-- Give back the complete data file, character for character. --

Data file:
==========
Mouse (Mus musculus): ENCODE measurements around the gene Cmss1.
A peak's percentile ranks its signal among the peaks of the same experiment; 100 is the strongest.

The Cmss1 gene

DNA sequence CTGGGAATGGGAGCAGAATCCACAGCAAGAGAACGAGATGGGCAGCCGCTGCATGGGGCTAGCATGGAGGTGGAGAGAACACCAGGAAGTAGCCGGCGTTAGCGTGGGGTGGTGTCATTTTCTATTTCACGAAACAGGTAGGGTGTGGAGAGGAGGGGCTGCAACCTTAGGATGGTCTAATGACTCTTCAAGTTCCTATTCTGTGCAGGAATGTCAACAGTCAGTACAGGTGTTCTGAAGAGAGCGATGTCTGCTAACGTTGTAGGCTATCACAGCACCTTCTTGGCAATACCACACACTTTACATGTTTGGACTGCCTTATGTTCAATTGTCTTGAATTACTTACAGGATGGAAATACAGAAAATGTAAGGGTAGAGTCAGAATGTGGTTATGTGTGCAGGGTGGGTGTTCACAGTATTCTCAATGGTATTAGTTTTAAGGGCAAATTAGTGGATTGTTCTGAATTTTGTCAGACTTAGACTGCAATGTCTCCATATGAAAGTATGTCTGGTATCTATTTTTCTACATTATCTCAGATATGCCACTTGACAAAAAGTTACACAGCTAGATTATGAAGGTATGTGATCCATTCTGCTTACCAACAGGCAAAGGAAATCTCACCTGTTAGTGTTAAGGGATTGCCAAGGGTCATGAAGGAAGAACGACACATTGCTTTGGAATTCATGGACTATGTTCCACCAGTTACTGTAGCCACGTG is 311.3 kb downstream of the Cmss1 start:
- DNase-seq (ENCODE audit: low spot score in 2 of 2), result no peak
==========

Mouse (Mus musculus): ENCODE measurements around the gene Cmss1.
A peak's percentile ranks its signal among the peaks of the same experiment; 100 is the strongest.

The Cmss1 gene

DNA sequence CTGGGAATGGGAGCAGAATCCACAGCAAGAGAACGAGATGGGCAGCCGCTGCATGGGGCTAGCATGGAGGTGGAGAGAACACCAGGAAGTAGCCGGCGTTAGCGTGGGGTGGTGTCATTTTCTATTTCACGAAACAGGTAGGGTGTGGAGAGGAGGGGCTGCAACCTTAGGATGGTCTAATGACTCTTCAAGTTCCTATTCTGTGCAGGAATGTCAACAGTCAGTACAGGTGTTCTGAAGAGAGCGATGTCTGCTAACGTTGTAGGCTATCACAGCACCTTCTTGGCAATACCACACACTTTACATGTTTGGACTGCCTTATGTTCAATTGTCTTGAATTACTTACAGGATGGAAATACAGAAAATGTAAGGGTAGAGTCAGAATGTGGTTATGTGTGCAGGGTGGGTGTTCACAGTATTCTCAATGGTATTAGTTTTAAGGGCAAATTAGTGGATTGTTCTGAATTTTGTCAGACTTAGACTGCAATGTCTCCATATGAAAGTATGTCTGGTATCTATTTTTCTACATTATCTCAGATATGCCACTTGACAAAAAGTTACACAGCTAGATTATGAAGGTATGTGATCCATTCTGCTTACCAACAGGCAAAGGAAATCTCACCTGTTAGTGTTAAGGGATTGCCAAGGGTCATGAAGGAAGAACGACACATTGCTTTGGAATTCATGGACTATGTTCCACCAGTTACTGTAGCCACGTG is 311.3 kb downstream of the Cmss1 start:
- DNase-seq (ENCODE audit: low spot score in 2 of 2), result no peak